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It's not often a team releases a four-time All Pro safety coming off another All Pro season like the Denver Broncos did with Justin Simmons.

It's also not often a team decides to let a 24-year-old safety coming off a season with 11 passes defensed walk out the door like the New York Giants did with Xavier McKinney.

And the Seahawks released Quandre Diggs, and the Bills released Jordan Poyer, and the Jaguars released Rayshawn Jenkins and so on and so forth.

Though they're all individual decisions within teams, the league at large is speaking loudly on how it feels about safeties: They generally aren't worth the money.

Just like the running back market has cratered in recent years, the safety position has done something similar. There are some safeties worth paying, like a Derwin James or Antoine Winfield Jr. or Kyle Hamilton in a few years.

But more than $103 million across the league has been saved in 2024 cash salary at the safety position, according to Over The Cap. That's the most by far of any position group, outpacing the cornerback salary shed by early $40 million.

"There's so much opportunity to overcome physical talent with high level intellect and intangibles. So you don't have to overspend to get production," one NFL personnel executive told CBS Sports. "You can draft these guys Day 3 or put low free-agency resources into them and get production back if they are smart."

Said another personnel executive: "It's essentially a similar but not equivalent argument to running backs. So many teams are playing with third-to-fifth-round picks at the position and doing just fine. There are other areas of your team to spend on that impact the game way more."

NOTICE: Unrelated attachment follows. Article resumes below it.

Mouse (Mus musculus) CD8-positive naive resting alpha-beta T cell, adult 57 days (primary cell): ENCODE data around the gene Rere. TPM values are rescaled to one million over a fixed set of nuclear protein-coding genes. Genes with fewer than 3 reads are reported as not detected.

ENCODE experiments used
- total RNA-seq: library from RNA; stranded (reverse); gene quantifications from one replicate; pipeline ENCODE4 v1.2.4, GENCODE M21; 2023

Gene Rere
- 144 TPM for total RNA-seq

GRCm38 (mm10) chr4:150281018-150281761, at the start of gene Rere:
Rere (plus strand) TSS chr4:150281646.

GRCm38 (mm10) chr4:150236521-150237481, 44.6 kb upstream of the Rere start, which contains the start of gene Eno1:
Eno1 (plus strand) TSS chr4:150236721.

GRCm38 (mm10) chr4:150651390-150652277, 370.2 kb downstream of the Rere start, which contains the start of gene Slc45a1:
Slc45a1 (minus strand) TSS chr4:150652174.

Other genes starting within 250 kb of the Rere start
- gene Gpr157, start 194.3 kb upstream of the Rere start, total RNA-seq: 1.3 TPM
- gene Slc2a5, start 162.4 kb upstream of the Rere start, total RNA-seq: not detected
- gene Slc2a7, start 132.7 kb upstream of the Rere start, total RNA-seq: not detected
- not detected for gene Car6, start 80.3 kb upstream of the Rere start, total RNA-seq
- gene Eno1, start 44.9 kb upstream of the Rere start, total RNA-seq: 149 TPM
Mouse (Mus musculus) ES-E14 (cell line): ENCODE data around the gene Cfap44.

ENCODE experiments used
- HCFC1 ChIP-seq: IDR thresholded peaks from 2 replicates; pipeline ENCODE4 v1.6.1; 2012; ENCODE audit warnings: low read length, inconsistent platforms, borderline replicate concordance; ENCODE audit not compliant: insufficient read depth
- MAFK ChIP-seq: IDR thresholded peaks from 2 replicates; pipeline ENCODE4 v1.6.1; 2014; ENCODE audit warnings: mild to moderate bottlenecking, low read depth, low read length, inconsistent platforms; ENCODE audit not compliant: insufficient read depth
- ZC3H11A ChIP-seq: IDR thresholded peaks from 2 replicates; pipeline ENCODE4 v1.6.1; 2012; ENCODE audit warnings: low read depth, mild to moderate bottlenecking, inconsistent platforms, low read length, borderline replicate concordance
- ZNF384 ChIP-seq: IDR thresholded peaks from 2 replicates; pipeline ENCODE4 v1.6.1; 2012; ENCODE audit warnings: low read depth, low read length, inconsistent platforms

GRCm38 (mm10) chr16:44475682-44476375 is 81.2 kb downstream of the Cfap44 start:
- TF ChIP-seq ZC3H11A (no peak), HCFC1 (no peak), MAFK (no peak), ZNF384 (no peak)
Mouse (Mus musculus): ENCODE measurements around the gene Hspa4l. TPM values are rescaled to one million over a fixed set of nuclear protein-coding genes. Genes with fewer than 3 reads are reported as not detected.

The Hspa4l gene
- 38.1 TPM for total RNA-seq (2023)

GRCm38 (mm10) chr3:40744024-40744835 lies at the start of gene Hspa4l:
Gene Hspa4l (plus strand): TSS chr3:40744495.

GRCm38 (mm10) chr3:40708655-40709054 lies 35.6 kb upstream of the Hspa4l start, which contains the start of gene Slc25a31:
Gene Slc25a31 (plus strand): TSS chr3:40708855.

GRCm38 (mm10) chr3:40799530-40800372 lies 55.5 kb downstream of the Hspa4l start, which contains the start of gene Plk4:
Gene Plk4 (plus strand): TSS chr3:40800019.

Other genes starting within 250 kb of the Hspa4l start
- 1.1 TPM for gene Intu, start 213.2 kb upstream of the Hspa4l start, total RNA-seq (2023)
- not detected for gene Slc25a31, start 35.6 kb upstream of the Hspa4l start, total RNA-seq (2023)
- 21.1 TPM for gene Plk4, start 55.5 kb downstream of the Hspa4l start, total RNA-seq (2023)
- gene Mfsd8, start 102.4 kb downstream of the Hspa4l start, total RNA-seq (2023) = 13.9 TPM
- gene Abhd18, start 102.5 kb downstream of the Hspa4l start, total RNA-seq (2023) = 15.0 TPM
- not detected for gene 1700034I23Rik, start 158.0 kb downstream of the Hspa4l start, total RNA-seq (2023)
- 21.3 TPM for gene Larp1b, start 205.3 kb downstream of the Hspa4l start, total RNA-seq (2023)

To no one's surprise, coaches see it differently.

"There's a disconnect between how coaches see the position and how personnel see the position," one defensive backs coach told CBS Sports. "It's a very scheme-dependent role so some guys can be a perfect fit for some coaches whereas other guys are not as good of a fit, no fault of their own or even their measurables. That said, trying to gauge production from one scheme to another can then become equally difficult."

If a safety can cover a tight end, and then tackle in the run game, and then force fumbles, and then sack the quarterback while also not allowing any touchdowns in coverage, that player will get paid. There just happens to be very few of those humans on the planet, and any deficiency a safety has will likely be exposed by a creative offensive coordinator.

This is the way the NFL is trending right now. Quarterbacks aren't throwing the deep ball like they used to. The last four years, the league has seen less than eight passes per game of 20-plus yards down the field after a decade of being above eight per game.

Last year there were 15.4 passes per game behind the line of scrimmage, the most since the NFL began tracking it in 2006. And of the past two decades, the last five years have produced the lowest interception rates in the league.

There's been an increase in two-high safety looks over the last half-decade. According to league data, 38 percent of coverages last season had two-high safety looks. That has crept up from 2019's rate of 30 percent in each successive year.

Those looks tend to yield shorter passes. Against two-high last year, quarterbacks threw 68 percent of their passes less than 10 yards downfield where that number was 63 percent against zero or one-high safety.­­

So, on the field, there has statistically been less of a need for a safety compared to previous years.

It will be fascinating to watch how the safety market plays out next week at the start of free agency. Will teams pounce on one of the top players like McKinney and Simmons? Or will teams sit back and wait for someone else to set the market?

We should have some answers when the legal tampering window begins Monday.